Explaining the willingness of public professionals to implement new policies: A policy alienation framework

LG Tummers

Research output: Contribution to journalArticleAcademicpeer-review

71 Citations (Scopus)
117 Downloads (Pure)


Nowadays, many public policies focus on economic values, such as efficiency and client choice. Public professionals often show resistance to implementing such policies. We analyse this problem using an interdisciplinary approach. From public administration, we draw on the policy alienation concept, which consists of five dimensions: strategic powerlessness, tactical powerlessness, operational powerlessness, societal meaninglessness and client meaninglessness. These are considered as factors that influence the willingness of professionals to implement policies (change willingness – a concept drawn from the change management literature). We test this model in a survey among 478 Dutch healthcare professionals implementing a new reimbursement policy. The first finding was that perceived autonomy (operational powerlessness) significantly influenced change willingness, whereas strategic and tactical powerlessness were not found to be significant. Second, both the meaninglessness dimensions proved highly significant. We conclude that clarifying the value of a policy is important in getting professionals to willingly implement a policy, whereas their participation on the strategic or tactical levels seems less of a motivational factor. These insights help in understanding why public professionals embrace or resist the implementation of particular policies.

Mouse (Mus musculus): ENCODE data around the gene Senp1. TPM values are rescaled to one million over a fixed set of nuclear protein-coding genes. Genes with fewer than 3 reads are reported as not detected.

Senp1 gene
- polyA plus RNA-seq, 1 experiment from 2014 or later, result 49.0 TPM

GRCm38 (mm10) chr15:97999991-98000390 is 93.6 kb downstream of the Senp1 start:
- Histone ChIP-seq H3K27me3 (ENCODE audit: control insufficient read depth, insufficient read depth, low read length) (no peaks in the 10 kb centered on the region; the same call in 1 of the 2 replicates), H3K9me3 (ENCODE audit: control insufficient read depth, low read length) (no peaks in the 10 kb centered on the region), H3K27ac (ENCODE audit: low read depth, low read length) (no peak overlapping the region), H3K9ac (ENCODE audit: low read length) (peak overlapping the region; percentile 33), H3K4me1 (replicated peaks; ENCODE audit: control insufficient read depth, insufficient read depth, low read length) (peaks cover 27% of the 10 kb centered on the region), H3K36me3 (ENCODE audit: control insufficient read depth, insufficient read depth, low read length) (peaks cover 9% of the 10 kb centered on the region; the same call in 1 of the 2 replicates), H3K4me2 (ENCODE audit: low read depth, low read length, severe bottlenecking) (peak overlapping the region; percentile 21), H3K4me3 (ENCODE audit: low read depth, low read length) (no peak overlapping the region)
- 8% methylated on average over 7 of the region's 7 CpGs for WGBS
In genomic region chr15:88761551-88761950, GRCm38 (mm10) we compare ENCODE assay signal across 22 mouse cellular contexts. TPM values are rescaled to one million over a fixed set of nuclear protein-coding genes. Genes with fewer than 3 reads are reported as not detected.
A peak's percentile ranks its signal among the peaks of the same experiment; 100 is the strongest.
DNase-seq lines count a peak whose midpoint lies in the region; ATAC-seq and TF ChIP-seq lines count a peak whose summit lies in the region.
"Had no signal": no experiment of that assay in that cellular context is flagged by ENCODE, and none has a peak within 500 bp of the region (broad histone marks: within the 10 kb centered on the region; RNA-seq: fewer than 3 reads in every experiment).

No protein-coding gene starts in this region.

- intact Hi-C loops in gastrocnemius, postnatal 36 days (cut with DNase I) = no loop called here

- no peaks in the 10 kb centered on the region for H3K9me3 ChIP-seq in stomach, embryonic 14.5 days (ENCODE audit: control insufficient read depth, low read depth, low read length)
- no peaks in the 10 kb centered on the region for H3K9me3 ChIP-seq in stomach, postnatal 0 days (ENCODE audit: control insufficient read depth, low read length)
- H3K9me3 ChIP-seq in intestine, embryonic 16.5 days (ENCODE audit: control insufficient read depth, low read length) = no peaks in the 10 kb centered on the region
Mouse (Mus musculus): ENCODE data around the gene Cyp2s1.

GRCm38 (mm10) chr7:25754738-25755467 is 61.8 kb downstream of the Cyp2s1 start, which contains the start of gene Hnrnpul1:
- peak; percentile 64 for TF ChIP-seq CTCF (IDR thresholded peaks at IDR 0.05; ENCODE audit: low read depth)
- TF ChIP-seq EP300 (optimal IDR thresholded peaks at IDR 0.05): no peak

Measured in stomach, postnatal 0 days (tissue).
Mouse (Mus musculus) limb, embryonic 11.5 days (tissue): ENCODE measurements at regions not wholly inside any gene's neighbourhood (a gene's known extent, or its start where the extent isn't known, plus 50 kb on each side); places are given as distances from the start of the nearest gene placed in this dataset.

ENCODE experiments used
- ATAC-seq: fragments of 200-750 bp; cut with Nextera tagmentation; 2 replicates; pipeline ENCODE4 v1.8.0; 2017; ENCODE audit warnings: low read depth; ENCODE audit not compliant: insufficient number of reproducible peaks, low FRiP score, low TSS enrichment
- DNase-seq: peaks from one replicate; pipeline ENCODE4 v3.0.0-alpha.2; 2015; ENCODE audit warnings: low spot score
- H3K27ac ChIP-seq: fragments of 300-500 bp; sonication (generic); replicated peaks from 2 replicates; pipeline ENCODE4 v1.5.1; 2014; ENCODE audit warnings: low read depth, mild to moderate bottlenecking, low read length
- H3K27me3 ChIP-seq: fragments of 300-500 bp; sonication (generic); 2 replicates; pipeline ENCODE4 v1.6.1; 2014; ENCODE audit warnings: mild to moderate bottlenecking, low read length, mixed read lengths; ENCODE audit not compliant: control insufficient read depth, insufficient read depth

Original languageEnglish
Pages (from-to)555-581
Number of pages27
JournalInternational Review of Administrative Sciences
Issue number3
Publication statusPublished - 2011


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